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The Open File - Blindfold Play

  • NM Zug
  • | Dec 15, 2008

The Open File

by Life Master Mike Petersen (Zug)

Blindfold Play

How many times have you found yourself going over a tournament game with a friend and exclaiming, "I didn’t see Rf7 followed by Rxg7!" or something similar?  Just what does that mean?  Of course you didn't "see" it, no more than you "saw" the other moves in the game.  What you really should say is, "I didn't anticipate Rf7 followed by Rxg7!"

Semantics?  Not really.  Anyone who plays a game of chess never "sees" any of the moves in advance.  What the player actually does is visualize them in his mind's eye. In reality, all the moves in a chess game are played "blindfolded".  How else can you explain "looking ahead" five or six moves in a given position?  It's not surprising, then, that all players who are fairly strong at the game (over 1800, say) can probably play an entire game of chess without sight of the board.  They may not play very well, but they can do it.  If you are rated near the 1800 level and have never tried it, why not give it a go?  You might find you have a knack for it.  Besides, it's fun.

I play blindfold chess and, according to my friends, am quite good at it.  I have given simultaneous exhibitions where I play something like 25 opponents, but two of them without sight of the board.  I have also given an exhibition where I played five games simultaneously blindfolded (lost three, won two). How do I do it?  Well, to be truthful about it, I really don't know!  I do know that I visualize the pieces and squares, but without any reference to "color". I picture the pieces basically as a set of geometric possibilities on a grid. Incidentally, I was very good in geometry in high school, so I tend to equate ability in geometry with the ability to play blindfold chess.  As a matter of fact, I think that if you are good in geometry, you have the potential to be good at chess in general.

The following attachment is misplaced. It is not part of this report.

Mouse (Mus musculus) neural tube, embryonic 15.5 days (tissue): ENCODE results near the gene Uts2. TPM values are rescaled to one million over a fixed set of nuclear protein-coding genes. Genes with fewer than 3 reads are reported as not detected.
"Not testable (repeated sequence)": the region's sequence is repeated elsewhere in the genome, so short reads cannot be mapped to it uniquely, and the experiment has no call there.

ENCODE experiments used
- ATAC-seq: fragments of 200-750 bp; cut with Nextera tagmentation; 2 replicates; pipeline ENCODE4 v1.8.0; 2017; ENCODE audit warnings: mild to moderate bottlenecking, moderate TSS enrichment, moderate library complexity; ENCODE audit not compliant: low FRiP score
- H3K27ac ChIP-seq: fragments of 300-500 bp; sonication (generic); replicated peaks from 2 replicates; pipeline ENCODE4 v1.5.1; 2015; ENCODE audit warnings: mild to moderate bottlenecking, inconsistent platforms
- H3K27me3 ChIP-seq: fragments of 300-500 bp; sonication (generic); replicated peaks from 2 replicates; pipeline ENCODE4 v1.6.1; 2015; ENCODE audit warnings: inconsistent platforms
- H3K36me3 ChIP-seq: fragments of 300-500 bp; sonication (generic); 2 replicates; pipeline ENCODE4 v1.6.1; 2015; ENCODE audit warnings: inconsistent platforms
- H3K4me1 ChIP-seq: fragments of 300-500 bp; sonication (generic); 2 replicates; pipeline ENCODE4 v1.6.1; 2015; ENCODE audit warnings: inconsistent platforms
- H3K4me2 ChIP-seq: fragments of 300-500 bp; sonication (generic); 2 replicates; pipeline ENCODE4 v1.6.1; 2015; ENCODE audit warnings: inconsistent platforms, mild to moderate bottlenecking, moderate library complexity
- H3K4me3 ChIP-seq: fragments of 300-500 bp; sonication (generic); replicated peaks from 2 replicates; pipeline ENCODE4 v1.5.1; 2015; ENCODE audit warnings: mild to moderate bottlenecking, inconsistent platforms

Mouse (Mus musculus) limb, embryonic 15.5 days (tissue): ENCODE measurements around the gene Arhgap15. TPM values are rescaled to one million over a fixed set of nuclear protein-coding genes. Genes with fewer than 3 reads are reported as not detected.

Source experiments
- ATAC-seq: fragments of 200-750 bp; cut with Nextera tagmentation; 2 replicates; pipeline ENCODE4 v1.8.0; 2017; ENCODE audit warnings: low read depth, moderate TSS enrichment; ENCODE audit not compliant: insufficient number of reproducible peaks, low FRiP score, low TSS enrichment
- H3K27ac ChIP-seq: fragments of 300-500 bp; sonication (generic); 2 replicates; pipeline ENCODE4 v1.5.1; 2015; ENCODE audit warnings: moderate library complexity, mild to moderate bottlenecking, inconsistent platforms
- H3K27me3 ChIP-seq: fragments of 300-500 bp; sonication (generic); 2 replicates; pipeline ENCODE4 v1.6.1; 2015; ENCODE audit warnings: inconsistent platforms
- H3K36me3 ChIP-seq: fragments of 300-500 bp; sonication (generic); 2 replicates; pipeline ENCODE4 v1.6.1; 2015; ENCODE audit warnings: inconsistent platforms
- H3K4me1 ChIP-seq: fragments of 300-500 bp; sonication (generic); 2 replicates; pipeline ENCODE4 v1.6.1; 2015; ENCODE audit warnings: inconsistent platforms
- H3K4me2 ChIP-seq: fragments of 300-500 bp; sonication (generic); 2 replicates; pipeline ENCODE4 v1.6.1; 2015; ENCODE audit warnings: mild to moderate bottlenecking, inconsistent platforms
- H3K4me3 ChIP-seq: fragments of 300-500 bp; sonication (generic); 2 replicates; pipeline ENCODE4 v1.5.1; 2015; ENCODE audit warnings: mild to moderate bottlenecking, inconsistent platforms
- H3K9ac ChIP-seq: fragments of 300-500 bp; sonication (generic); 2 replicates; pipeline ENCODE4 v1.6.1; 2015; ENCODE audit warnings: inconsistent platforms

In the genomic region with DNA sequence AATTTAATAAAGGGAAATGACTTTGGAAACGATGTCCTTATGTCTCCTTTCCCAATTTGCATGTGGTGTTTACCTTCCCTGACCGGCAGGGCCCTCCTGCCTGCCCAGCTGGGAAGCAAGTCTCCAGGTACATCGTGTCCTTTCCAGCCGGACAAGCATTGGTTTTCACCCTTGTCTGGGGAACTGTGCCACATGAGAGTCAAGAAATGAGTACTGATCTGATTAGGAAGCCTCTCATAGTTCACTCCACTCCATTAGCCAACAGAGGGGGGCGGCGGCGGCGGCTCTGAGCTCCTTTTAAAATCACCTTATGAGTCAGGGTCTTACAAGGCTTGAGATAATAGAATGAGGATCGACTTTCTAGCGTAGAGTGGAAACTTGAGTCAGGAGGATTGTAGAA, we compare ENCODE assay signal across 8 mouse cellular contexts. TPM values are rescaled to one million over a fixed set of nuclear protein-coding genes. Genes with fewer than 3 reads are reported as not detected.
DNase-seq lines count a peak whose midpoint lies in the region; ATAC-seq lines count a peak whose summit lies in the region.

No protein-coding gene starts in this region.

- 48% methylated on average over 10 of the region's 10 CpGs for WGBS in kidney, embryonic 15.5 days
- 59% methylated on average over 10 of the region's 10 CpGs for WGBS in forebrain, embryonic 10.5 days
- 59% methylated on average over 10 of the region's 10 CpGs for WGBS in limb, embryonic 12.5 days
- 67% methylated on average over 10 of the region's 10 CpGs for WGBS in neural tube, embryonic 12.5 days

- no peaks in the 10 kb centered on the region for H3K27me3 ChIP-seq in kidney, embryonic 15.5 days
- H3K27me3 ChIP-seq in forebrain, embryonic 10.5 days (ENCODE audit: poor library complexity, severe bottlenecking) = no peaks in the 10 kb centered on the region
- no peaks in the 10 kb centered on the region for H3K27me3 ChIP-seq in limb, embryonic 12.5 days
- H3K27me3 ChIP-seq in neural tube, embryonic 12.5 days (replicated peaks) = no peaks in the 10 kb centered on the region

Many famous players were world class blindfold players.  Morphy, Blackburne, Alekhine, Philidor, Pillsbury, Najdorf, and the renowned George Koltanowski, just to name a few.  Because of what happened to Pillsbury, the theory exists that blindfold play is dangerous to your health.  Sure, if you smoke while doing it!

George Koltanowski wrote a book on his blindfold escapades called "In the Dark", and I highly recommend it to anyone interested in this type of play. According to Kolty, nothing brought the house down like a well engineered attack in blindfold play.  I can certainly testify to the accuracy of that statement!  I once had the opportunity to see Kolty perform his Knight's Tour exhibition.  It was one of those rare chess events that I will remember forever!  Oh yes, for your information, Kolty still holds the "real" record for blindfold simultaneous play: 34 games in 1937.  Others have played more, but not under the same conditions: no notes, no early draws, no illegal moves allowed, etc. There have been numerous discussions on this topic, but now you know the official scoop.